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Who couldnít use good PR?  Even the armed forces meant to save the world benefit from some heroic sound bites that will have the bright-eyed and patriotic queuing up to join.  One of the folks responsible for that influence is Major William Cage, a master at marketing and not a whole lot else thatís useful to the United Defense Force; a fact no one knows better than himself.  His shock and growing panic is then understandable when heís called upon to suit up and head to the front lines of a war offensive. 

Currently, the earth is overrun with mysterious species of extraterrestrial creature that seem rather set on the destruction of the human race.  Victories are few and the prospect of one in this assault is nil, so itís of no help whatsoever to the effort that Cage has zero battle training nor does he have a clue as to how to operate the standard heavy metal ExoSuit that is a soldierís only defense.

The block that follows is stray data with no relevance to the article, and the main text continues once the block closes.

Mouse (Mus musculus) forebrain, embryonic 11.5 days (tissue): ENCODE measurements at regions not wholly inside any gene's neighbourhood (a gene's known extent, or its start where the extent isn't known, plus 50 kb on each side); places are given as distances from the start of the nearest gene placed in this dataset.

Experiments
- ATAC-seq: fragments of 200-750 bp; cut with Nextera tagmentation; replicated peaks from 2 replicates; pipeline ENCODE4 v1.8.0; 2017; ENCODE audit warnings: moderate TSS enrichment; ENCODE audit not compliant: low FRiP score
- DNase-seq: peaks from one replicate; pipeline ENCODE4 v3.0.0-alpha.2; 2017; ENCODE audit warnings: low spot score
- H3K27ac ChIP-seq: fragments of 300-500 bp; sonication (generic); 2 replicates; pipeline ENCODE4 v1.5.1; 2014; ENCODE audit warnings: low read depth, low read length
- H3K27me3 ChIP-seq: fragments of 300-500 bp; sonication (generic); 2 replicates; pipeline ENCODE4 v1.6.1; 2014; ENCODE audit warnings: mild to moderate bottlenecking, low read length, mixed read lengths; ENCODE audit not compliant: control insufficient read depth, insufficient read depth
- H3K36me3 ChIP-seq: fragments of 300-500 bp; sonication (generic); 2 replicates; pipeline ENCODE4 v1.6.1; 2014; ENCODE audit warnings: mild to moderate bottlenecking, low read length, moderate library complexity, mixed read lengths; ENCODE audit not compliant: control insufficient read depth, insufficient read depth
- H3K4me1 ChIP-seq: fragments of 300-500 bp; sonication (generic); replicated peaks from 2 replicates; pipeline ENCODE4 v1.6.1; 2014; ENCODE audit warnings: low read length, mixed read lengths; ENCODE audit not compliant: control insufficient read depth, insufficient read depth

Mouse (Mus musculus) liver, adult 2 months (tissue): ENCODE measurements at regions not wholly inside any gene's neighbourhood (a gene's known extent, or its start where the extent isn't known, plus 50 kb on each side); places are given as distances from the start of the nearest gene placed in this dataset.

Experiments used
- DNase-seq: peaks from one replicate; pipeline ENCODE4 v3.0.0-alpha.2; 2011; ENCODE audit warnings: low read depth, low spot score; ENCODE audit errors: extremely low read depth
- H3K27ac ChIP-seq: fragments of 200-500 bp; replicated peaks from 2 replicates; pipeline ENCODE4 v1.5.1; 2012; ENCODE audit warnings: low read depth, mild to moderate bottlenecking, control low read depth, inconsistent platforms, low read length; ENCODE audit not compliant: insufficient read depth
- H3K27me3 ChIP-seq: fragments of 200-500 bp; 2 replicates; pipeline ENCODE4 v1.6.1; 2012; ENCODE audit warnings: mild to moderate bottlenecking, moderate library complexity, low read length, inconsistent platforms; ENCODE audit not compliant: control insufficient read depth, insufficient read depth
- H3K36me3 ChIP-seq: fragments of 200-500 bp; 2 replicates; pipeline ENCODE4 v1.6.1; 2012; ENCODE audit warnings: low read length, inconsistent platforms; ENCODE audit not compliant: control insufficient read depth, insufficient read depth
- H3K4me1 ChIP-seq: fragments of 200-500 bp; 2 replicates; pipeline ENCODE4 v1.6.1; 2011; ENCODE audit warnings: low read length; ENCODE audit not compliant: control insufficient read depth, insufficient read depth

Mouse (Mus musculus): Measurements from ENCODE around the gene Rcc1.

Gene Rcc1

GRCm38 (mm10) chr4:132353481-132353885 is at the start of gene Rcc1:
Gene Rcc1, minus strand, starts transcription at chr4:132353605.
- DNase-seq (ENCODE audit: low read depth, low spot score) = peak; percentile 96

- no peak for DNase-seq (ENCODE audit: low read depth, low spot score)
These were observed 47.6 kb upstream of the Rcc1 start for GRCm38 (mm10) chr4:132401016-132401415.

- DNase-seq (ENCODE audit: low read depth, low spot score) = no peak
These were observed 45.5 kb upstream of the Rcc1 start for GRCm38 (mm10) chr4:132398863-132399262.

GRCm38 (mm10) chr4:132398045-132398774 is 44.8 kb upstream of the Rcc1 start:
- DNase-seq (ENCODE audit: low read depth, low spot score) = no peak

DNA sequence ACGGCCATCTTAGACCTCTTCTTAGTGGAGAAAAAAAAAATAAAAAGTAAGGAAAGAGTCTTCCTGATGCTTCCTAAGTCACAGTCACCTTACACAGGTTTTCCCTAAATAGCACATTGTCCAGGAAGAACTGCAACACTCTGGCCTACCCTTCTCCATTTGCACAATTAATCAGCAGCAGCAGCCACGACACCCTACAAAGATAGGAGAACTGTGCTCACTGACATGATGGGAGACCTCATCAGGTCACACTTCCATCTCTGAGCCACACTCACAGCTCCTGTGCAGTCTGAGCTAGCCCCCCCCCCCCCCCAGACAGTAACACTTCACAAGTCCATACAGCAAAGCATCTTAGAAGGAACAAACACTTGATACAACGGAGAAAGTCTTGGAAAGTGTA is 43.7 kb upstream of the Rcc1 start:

After being dropped directly into the heat of battle, the inevitable happens and Cage is quickly, horribly dispatched. However, instead of waking up in front of Saint Peter at the Pearly Gates, he rises in the same place this nightmare began; at the barracks with the squad he was attached to.  The exact same scenario plays out and while he is able to make minute changes to this dreamlike replay, he still hasnít figured out enough to stop his imminent demise.  Practice make perfect as Cage is obliterated over and over again, yet retains the memories heís stored since the previous death.  Now when Cage returns from the hereafter, he does so taking his training seriously and learning all he can learn about the creatures.